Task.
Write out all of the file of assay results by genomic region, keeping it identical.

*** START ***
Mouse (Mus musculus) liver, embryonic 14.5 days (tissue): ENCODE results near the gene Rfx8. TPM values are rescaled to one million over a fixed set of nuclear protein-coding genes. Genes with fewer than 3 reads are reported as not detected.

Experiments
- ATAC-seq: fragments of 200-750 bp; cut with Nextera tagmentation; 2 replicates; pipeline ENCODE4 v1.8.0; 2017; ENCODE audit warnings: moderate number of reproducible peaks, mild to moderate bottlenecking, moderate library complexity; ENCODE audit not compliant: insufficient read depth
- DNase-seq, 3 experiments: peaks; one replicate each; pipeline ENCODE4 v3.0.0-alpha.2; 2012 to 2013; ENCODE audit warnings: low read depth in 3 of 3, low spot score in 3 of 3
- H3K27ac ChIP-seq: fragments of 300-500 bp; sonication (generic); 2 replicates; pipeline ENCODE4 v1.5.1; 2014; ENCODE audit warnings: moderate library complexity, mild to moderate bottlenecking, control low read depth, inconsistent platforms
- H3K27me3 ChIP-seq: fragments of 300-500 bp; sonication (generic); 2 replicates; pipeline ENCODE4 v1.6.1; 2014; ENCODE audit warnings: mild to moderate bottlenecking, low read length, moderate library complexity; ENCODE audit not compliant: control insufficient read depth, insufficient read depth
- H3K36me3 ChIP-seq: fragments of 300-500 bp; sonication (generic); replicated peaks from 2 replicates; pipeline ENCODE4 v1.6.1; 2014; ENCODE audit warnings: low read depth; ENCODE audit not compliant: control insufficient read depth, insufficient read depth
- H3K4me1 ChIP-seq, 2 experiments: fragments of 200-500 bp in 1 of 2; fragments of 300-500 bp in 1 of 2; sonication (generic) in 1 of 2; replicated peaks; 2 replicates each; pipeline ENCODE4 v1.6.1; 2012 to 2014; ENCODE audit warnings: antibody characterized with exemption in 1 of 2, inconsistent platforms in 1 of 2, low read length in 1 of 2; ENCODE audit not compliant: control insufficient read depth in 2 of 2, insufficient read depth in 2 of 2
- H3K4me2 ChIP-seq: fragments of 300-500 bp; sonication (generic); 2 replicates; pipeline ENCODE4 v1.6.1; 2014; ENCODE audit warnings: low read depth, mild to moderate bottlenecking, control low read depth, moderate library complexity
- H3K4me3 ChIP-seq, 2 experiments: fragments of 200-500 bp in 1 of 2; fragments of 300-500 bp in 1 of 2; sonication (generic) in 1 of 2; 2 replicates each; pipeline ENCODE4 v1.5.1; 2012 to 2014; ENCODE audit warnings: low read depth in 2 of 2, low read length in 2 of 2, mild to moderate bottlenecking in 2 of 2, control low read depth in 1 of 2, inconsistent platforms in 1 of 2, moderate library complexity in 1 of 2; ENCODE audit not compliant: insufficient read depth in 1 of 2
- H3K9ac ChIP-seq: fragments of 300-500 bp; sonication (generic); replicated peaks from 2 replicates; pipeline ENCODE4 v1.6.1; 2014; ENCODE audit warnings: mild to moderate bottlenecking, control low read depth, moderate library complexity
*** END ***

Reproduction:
Mouse (Mus musculus) liver, embryonic 14.5 days (tissue): ENCODE results near the gene Rfx8. TPM values are rescaled to one million over a fixed set of nuclear protein-coding genes. Genes with fewer than 3 reads are reported as not detected.

Experiments
- ATAC-seq: fragments of 200-750 bp; cut with Nextera tagmentation; 2 replicates; pipeline ENCODE4 v1.8.0; 2017; ENCODE audit warnings: moderate number of reproducible peaks, mild to moderate bottlenecking, moderate library complexity; ENCODE audit not compliant: insufficient read depth
- DNase-seq, 3 experiments: peaks; one replicate each; pipeline ENCODE4 v3.0.0-alpha.2; 2012 to 2013; ENCODE audit warnings: low read depth in 3 of 3, low spot score in 3 of 3
- H3K27ac ChIP-seq: fragments of 300-500 bp; sonication (generic); 2 replicates; pipeline ENCODE4 v1.5.1; 2014; ENCODE audit warnings: moderate library complexity, mild to moderate bottlenecking, control low read depth, inconsistent platforms
- H3K27me3 ChIP-seq: fragments of 300-500 bp; sonication (generic); 2 replicates; pipeline ENCODE4 v1.6.1; 2014; ENCODE audit warnings: mild to moderate bottlenecking, low read length, moderate library complexity; ENCODE audit not compliant: control insufficient read depth, insufficient read depth
- H3K36me3 ChIP-seq: fragments of 300-500 bp; sonication (generic); replicated peaks from 2 replicates; pipeline ENCODE4 v1.6.1; 2014; ENCODE audit warnings: low read depth; ENCODE audit not compliant: control insufficient read depth, insufficient read depth
- H3K4me1 ChIP-seq, 2 experiments: fragments of 200-500 bp in 1 of 2; fragments of 300-500 bp in 1 of 2; sonication (generic) in 1 of 2; replicated peaks; 2 replicates each; pipeline ENCODE4 v1.6.1; 2012 to 2014; ENCODE audit warnings: antibody characterized with exemption in 1 of 2, inconsistent platforms in 1 of 2, low read length in 1 of 2; ENCODE audit not compliant: control insufficient read depth in 2 of 2, insufficient read depth in 2 of 2
- H3K4me2 ChIP-seq: fragments of 300-500 bp; sonication (generic); 2 replicates; pipeline ENCODE4 v1.6.1; 2014; ENCODE audit warnings: low read depth, mild to moderate bottlenecking, control low read depth, moderate library complexity
- H3K4me3 ChIP-seq, 2 experiments: fragments of 200-500 bp in 1 of 2; fragments of 300-500 bp in 1 of 2; sonication (generic) in 1 of 2; 2 replicates each; pipeline ENCODE4 v1.5.1; 2012 to 2014; ENCODE audit warnings: low read depth in 2 of 2, low read length in 2 of 2, mild to moderate bottlenecking in 2 of 2, control low read depth in 1 of 2, inconsistent platforms in 1 of 2, moderate library complexity in 1 of 2; ENCODE audit not compliant: insufficient read depth in 1 of 2
- H3K9ac ChIP-seq: fragments of 300-500 bp; sonication (generic); replicated peaks from 2 replicates; pipeline ENCODE4 v1.6.1; 2014; ENCODE audit warnings: mild to moderate bottlenecking, control low read depth, moderate library complexity